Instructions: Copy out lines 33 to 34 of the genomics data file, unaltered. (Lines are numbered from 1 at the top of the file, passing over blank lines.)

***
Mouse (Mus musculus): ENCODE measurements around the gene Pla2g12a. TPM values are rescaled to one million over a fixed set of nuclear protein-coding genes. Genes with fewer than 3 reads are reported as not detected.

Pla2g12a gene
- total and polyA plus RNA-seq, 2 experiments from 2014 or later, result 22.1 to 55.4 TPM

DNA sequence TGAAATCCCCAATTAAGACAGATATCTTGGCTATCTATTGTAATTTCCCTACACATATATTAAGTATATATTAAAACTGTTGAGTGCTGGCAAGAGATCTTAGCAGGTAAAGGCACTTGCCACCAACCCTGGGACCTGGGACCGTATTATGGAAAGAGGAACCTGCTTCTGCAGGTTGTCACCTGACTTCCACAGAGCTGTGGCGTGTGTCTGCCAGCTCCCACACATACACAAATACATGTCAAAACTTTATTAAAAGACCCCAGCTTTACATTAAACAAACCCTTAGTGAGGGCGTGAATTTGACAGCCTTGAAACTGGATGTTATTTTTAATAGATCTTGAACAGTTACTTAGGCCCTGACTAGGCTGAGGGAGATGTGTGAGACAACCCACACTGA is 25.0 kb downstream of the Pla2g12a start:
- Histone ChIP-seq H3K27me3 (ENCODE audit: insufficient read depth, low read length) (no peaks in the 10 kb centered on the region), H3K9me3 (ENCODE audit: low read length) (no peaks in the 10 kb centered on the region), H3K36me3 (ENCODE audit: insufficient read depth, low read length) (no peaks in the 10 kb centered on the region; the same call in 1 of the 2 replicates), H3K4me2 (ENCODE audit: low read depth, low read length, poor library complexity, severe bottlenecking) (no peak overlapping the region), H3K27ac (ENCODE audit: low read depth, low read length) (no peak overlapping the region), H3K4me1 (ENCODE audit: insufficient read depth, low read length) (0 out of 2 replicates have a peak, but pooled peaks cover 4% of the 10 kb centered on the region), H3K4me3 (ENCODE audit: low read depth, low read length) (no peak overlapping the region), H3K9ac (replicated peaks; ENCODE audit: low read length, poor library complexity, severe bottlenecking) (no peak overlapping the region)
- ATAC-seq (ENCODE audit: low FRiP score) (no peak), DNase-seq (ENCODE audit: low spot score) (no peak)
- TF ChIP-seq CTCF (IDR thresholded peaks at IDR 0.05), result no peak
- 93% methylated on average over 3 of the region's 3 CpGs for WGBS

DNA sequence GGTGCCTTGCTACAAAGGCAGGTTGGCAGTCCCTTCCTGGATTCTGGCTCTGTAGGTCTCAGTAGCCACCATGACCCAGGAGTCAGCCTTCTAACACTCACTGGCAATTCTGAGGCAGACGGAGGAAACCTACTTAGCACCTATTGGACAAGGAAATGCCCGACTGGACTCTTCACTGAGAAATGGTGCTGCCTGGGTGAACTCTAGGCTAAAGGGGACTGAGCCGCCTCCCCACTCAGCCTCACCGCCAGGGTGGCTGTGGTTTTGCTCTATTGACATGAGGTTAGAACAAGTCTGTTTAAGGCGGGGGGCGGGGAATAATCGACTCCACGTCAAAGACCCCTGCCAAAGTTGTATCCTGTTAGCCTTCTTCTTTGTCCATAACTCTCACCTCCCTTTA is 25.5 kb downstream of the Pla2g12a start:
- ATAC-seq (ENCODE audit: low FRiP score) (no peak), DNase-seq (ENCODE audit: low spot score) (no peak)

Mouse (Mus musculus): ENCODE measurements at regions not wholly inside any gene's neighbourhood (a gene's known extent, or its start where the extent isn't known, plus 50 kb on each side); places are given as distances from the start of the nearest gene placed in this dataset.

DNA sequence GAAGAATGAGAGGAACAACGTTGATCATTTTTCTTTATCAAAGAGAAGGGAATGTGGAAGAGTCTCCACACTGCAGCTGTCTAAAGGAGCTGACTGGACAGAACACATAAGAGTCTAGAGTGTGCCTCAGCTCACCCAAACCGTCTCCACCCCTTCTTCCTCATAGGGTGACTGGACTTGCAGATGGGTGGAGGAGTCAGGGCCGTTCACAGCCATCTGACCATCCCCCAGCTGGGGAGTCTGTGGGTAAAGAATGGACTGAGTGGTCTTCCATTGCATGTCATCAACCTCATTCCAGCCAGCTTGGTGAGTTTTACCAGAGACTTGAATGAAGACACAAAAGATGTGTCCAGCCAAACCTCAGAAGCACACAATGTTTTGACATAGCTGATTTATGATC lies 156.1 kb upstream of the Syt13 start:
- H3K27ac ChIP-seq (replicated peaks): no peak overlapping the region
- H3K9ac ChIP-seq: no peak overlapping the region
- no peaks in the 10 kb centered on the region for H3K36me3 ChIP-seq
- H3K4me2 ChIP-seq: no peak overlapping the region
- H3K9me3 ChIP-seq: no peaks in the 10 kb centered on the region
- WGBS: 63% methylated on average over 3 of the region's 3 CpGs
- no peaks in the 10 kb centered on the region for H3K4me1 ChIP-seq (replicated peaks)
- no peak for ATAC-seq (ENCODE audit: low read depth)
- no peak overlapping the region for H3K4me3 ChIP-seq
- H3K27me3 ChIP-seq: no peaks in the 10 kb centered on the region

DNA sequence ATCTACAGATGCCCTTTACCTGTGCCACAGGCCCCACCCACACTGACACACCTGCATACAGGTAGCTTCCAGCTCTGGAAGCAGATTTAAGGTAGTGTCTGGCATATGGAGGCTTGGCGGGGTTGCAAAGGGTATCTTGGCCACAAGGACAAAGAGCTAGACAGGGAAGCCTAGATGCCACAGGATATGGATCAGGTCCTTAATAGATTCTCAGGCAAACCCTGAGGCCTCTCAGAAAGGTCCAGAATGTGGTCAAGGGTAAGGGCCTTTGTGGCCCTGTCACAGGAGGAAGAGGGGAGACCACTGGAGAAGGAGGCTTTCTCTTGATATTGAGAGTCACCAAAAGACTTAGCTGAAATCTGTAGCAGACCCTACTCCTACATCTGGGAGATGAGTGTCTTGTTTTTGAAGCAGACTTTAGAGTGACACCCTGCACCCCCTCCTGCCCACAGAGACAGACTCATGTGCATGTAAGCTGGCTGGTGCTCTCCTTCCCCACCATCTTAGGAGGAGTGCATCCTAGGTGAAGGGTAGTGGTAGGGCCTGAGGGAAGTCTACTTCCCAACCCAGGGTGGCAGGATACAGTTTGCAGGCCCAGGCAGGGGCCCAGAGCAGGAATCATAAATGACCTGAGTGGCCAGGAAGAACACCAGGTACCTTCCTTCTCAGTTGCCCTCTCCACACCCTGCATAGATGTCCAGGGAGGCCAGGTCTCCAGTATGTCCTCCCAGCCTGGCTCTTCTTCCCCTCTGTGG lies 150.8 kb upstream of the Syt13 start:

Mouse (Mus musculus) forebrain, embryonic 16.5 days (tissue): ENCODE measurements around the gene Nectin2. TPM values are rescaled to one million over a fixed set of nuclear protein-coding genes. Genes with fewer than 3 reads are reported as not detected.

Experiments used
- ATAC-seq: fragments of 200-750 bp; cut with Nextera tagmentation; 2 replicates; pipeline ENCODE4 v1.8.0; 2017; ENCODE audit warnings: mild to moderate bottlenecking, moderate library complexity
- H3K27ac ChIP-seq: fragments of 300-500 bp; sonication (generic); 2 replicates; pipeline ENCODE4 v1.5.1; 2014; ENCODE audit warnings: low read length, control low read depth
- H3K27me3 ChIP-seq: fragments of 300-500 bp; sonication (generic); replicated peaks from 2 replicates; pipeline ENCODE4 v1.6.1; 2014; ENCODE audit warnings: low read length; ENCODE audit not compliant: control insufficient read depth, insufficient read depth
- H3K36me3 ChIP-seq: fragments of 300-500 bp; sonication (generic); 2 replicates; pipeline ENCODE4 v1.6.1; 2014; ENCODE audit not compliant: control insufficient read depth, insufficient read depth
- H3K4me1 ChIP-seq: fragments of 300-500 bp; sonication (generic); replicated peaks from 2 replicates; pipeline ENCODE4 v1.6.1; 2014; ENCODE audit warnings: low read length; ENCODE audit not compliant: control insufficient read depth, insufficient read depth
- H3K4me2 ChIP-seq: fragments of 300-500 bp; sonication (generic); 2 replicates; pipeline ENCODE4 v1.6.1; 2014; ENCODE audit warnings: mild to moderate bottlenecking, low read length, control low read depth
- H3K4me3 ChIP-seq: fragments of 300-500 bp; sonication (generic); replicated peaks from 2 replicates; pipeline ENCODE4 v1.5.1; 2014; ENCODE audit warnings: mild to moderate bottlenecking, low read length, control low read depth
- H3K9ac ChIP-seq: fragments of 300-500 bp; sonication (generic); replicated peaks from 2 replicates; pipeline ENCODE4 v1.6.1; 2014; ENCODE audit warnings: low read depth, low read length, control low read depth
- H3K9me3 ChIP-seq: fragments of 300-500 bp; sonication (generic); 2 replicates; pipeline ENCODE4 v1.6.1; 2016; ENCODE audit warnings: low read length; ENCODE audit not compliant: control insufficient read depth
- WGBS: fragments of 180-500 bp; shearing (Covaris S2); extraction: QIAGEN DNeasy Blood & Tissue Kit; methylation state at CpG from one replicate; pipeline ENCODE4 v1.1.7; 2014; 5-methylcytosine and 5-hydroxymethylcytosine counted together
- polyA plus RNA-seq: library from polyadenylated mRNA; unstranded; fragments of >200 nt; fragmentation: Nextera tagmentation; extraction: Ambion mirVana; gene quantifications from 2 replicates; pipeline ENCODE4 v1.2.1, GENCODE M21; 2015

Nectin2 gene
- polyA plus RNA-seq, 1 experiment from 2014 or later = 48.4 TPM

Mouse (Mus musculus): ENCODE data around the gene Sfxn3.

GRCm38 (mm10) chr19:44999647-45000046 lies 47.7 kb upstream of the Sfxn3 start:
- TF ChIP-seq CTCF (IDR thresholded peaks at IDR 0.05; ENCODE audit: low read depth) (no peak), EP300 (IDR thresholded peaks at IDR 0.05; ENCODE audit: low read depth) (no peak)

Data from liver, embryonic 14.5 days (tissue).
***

- H3K9ac ChIP-seq: fragments of 300-500 bp; sonication (generic); replicated peaks from 2 replicates; pipeline ENCODE4 v1.6.1; 2014; ENCODE audit warnings: low read depth, low read length, control low read depth
- H3K9me3 ChIP-seq: fragments of 300-500 bp; sonication (generic); 2 replicates; pipeline ENCODE4 v1.6.1; 2016; ENCODE audit warnings: low read length; ENCODE audit not compliant: control insufficient read depth